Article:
The summer selling season is starting to heat up at Titcomb’s Bookshop in East Sandwich, Mass., on Cape Cod. Vicky Titcomb, manager of the 45-year-old family owned and operated store, spotlighted some favorite books she and her staff have been handselling and are eager to introduce to vacationing customers.

There are so many great new picture books that we love. One is Every Turtle Counts by Sara Hoagland Hunter, illustrated by Susan Spellman. It’s a really dear story about a girl who helps save a sea turtle on Cape Cod, but it has a much broader reach. Though it’s not stated, the girl appears to be autistic, and has trouble communicating. There’s a beautiful analogy between the girl and the turtle – both are in their own shells.

Baby’s Got the Blues by Carol Diggory Shields is a really fun book. It’s a very hip story, narrated by a baby, and has great illustrations by Lauren Tobia. It tickles my funny bone. Another great picture book is Jennifer Ward’s Mama Built a Little Nest, which collects great little rhymes about birds and their nests, and the art by Steve Jenkins is beautiful. Nonfiction can be a little tougher to sell, so I’m really happy this is doing well.

A total staff favorite here is Three Bears in a Boat by David Soman, a lovely story about three bears who break their mother’s treasured seashell and sail off to find another one for her. There’s a lot of text to the story, so it’s a good picture book for slightly older children. Another wonderful book is A Lion in Paris by Beatrice Alemagna, a big book that opens top-to-bottom rather than side-to-side. In the story, a bored African lion goes to Paris and is perfectly happy when he finds a lion statue in the middle of a traffic circle. The art is astounding, and it’s a great book for parents looking for something really different.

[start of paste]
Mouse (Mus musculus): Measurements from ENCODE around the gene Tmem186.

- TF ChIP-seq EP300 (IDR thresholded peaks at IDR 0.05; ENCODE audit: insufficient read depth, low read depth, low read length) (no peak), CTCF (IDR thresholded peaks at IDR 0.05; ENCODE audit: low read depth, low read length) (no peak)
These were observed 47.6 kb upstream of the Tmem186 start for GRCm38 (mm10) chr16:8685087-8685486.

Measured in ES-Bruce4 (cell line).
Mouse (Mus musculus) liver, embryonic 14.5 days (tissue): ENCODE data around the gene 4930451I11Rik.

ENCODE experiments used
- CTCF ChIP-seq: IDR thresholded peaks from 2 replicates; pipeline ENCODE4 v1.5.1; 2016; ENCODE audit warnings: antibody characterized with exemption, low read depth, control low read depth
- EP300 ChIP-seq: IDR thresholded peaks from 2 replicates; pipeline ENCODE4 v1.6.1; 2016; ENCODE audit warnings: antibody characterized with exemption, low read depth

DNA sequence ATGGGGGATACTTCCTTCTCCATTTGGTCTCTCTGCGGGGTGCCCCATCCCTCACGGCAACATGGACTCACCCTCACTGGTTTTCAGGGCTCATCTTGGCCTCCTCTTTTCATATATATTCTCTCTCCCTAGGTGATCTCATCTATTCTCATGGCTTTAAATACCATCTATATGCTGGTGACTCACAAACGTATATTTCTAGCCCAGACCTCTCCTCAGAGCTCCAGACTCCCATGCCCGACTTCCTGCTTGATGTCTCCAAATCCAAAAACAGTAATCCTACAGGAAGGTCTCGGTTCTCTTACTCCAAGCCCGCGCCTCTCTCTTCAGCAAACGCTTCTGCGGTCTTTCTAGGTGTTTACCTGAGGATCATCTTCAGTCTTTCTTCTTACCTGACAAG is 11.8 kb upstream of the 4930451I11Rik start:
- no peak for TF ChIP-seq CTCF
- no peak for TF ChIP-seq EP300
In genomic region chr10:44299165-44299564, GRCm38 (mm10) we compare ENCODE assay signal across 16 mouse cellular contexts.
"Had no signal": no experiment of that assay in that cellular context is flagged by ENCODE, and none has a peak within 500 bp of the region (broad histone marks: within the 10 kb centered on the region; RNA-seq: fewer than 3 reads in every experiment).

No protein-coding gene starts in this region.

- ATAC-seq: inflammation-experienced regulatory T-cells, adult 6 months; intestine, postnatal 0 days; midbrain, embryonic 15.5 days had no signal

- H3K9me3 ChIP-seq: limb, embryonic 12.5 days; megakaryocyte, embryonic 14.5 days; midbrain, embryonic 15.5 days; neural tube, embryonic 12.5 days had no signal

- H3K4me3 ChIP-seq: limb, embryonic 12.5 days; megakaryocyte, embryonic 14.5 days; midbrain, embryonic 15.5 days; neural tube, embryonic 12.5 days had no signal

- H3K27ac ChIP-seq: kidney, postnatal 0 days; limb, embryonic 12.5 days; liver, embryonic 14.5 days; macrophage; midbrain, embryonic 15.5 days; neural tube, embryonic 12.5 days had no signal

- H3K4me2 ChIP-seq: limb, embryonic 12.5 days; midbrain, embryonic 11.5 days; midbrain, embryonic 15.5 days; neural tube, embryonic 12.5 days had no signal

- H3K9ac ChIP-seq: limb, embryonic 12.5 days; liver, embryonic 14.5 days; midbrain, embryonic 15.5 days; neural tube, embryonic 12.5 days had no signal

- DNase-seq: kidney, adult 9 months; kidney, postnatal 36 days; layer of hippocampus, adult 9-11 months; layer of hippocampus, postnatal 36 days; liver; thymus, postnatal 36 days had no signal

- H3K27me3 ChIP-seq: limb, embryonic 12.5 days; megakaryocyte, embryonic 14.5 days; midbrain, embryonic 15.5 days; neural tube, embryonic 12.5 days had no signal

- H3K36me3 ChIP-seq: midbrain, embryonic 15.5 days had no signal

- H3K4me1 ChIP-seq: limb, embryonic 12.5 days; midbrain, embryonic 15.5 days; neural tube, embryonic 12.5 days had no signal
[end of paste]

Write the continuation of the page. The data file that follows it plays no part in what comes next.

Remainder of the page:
I also love to recommend Counting by 7s by Holly Goldberg Sloan, which is one of our bestselling children’s hardcovers. We’re finding that word is out about this novel, and kids are picking it up on their own. Other favorite middle-grade books are Tony Abbott’s Copernicus Legacy: The Forbidden Stone, which combines adventure, science, and history and is a good choice for both boys and girls, and Lizzy Bennet’s Diary by Marcia Williams, which brings Pride and Prejudice to a younger audience in a really fun and beautiful way. And I’m very excited that Cynthia Kadohata’s The Thing About Luck is now out in paperback – I love her writing and I always recommend this novel highly.

In YA, we’re enjoying handselling Steering Toward Normal by Rebecca Petruck, a great realistic novel about a boy who raises steer in Minnesota and discovers that one of his classmates is his half-brother. Other favorites are Swim That Rock by John Rocco and Jay Primiano, an old-fashioned story about a Rhode Island boy who works hard quahogging to save his family’s diner; E. Lockhart’s We Were Liars, a poignant, unforgettable book about a girl whose mysterious accident affects her memory; and Say What You Will by Cammie McGovern, about the relationship between a girl with cerebral palsy and a boy with OCD. The novel is truly well written and the characters are very real.